Rocketing Through Books

Well, friends, Rocketbook products have become part of my writing tool arsenal. Every day, the Cloud Cards are in use. Great for notes, lists, the whatnots.

Cloud Cards. List of movies, instructions for using Grammarly with Scrivener.

My Rocketbook Flip (executive size) has been good for tracking the ins and outs of health insurance, taking feedback on stories, writing down workshop notes, and drafting a flash story (under a thousand words). I don’t use the Flip as often as the cards, but the Flip’s a keeper.

I love, love, love having writing paper that isn’t destined for landfill after one use. The writing “experience” is so-so because I’m conditioned to the glory of a fountain pen and good paper as tools. There remains a disposable element using Rocketbooks because of the Pilot Frixion refills.

Rather than use an utterly throwaway pen, I’m using a Pilot Frixion Clicker that can be refilled. BTW, the Frixion refills will work in almost any Pilot refillable gel/ballpoint pen. Except for erasable ink, the Frixion clicker isn’t that different from the Pilot G-2 in one’s hand, IMHO.

refillable Pilot Frixion Clicker, Rocketbook Flip

My hand prefers a thicker pen to write with. Perhaps a Pilot Metropolitan is in my future. Dunno. The Frixion Clicker suffices.

The OCR element of Rocketbook is not as much of a draw as I thought it would be. When keeping a record of something seems necessary, I do like scanning the cards or the Flip. The OCR works fine for haiku, short notes of neatified scrawl, but any longer prose in my carefree handwriting isn’t fit for translation.

More to be revealed as we write along, ay?

In the meantime, I’ve started drafting a new novel, writing by hand using Rhodia’s #18 top wire-bound notepads and, this week, the Edison Huron. After an eon of rewriting and editing the first novel on my computer, it feels good to be seriously putting pen to paper again.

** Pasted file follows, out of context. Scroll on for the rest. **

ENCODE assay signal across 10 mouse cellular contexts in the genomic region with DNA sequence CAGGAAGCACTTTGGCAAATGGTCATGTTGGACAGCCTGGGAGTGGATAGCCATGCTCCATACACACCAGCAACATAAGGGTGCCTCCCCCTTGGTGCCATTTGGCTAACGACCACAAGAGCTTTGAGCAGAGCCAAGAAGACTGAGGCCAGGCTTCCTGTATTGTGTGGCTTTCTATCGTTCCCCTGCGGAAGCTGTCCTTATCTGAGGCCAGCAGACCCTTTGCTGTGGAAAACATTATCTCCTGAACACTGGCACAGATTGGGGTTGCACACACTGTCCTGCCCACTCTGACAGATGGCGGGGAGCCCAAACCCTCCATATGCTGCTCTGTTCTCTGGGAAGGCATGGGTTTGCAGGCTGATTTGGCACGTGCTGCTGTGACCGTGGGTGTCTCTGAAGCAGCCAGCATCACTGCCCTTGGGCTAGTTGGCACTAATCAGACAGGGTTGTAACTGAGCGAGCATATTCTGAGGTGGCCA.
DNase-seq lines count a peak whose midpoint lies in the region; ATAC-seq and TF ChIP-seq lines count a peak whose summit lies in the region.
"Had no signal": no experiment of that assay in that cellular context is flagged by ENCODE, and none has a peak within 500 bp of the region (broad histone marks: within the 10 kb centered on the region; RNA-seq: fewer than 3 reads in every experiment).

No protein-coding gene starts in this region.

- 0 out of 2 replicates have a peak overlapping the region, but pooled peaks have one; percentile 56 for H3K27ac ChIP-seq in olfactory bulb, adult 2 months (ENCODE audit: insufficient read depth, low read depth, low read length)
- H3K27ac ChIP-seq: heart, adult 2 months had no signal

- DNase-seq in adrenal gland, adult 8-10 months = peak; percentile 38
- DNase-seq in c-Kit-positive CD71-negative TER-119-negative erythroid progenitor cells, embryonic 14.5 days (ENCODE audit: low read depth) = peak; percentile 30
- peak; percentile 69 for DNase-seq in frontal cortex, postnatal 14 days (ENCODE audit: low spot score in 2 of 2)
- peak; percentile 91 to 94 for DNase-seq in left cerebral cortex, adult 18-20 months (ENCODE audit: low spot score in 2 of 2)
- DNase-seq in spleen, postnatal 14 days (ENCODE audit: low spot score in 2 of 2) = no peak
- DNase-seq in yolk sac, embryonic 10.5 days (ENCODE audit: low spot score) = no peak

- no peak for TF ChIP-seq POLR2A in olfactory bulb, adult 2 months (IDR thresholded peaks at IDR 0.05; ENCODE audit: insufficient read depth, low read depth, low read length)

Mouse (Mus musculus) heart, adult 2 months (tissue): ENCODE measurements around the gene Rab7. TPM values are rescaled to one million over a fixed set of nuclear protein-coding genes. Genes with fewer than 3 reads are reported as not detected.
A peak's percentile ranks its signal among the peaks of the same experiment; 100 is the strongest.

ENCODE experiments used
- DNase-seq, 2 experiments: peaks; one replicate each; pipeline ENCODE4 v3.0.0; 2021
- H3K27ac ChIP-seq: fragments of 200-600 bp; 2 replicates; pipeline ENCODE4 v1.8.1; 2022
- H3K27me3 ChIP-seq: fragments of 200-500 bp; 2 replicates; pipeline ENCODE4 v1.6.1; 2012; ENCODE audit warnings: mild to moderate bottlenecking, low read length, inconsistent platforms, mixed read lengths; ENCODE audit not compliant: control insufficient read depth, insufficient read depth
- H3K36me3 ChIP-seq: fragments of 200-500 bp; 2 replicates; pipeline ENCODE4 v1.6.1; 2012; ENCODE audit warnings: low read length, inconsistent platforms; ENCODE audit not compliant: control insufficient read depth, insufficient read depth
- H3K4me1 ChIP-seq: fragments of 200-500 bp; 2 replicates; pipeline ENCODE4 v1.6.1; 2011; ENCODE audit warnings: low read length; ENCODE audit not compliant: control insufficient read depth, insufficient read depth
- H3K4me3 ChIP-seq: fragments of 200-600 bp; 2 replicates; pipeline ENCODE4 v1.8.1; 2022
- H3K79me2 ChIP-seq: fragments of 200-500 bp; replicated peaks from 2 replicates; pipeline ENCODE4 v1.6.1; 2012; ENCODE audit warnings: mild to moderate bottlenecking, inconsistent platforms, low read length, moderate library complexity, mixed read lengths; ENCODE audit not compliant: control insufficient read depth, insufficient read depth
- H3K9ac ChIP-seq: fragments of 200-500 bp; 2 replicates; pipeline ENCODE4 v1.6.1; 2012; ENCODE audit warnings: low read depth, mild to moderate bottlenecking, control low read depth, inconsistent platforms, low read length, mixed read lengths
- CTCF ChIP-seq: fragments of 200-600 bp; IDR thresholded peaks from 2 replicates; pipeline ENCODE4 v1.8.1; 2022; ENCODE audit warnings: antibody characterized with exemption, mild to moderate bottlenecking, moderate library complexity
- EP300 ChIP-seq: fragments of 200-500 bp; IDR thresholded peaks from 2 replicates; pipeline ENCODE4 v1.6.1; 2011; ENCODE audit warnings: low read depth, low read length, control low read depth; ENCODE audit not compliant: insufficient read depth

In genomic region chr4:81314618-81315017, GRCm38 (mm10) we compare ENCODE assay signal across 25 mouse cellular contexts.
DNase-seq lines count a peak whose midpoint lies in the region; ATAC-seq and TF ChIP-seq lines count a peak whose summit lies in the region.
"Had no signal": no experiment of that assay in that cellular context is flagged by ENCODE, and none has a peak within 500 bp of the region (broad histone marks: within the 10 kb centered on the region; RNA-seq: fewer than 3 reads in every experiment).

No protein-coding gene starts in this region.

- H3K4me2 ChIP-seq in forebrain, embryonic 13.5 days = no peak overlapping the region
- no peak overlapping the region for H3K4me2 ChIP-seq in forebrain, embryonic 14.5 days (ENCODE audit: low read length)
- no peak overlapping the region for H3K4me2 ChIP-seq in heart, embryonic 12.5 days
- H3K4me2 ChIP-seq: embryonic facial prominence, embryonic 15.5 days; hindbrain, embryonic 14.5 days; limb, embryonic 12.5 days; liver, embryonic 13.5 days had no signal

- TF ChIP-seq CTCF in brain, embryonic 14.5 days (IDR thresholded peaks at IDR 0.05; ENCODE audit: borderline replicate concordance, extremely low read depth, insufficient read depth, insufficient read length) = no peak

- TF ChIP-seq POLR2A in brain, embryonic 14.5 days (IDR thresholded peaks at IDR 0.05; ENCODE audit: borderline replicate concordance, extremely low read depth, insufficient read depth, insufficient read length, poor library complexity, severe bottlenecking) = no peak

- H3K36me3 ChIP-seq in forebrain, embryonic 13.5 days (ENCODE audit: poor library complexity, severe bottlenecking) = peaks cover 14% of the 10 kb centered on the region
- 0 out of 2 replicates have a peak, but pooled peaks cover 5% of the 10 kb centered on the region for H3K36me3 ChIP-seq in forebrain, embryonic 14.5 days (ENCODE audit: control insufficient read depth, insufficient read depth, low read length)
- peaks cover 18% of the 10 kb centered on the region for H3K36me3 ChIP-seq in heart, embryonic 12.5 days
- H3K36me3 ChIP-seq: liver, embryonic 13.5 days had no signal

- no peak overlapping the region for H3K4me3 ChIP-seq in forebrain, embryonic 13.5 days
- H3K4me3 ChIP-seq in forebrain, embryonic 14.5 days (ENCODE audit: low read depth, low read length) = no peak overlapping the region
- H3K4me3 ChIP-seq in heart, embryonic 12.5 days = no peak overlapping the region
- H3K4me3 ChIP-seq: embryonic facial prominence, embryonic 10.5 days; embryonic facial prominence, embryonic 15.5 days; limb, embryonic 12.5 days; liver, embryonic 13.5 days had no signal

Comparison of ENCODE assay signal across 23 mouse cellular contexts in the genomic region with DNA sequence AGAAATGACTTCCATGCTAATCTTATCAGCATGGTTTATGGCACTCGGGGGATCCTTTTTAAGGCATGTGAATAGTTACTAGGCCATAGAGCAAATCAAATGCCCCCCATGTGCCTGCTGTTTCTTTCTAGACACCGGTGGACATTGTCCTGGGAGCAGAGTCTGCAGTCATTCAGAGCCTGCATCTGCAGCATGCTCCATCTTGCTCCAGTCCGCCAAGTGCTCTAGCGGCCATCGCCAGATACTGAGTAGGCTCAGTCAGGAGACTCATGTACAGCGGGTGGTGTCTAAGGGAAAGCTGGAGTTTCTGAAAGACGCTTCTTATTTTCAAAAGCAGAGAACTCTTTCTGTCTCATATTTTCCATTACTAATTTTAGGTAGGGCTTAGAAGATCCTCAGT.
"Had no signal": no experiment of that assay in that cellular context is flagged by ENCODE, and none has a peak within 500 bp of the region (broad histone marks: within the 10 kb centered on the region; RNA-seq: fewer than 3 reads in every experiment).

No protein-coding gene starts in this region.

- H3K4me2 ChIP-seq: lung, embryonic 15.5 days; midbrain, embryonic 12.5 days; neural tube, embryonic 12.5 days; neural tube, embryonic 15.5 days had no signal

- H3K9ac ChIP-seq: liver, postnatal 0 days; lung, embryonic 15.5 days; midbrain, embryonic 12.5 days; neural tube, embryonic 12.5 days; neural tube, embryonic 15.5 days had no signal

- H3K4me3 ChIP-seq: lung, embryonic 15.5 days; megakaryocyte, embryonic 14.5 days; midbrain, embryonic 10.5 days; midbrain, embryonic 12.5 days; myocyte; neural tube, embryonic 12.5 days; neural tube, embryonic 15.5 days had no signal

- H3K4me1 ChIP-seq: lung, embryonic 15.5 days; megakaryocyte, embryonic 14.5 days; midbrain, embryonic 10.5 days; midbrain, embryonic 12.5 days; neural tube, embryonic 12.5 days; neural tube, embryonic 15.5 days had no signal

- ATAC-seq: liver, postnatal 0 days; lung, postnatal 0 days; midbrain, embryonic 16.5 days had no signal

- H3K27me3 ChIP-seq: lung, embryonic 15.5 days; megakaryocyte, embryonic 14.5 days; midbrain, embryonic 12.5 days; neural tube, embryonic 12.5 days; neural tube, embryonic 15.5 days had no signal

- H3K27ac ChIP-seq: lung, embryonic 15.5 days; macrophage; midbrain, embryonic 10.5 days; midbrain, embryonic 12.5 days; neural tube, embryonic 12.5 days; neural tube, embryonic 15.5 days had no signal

Rhodia #18 top wire bound notepad, Edison Huron fountain pen

Writing with pen and paper—

signals to your mind, We are now going somewhere else, tapping into another part of the heart/mind.—Natalie Goldberg

Since finishing the novel, I’ve temporarily moved away from reading scads of nonfiction and poetry and back into reading fiction.

I became completely overwhelmed about where to start as there were so many books I wanted to read. Finally, I put fifty titles in a box. The title drawn from the box is the book that gets read next. What a relief. The box is an endless source of titles as books get recommended, or I read about a new intriguing release.

box of book titles

I guess there are never enough books. ―John Steinbeck

The first book pulled was Glendy Vanderah’s The Light through the Leaves. It was quite a devasting look at grief and its impact on a family and even one’s identity. The book offers a rather hopeful reconciliation at the end.

The last book that was drawn from the box—Lauren Groff’s Matrix, a finalist for this year’s National Book Award. Happening November 17, 2021, BTW.

So far, so good with this “pull a title from the box” system. Although I’ll take a break for my birthday this month to devour Louise Penny’s latest Gamache mystery, The Madness of Crowds.

Mostly I read to explore worlds different than my own. But sometimes I read for comfort, and mysteries tend to be those books. Usually, a mystery comes to a neat or logical conclusion… so unlike life, ay?

How are you all coping?

Take good care, stay kind and curious, my friends. Thanks for reading.

See you anon,


The unread story is not a story; it is little black marks on wood pulp. The reader, reading it, makes it live: a live thing, a story. —Ursula K. Le Guin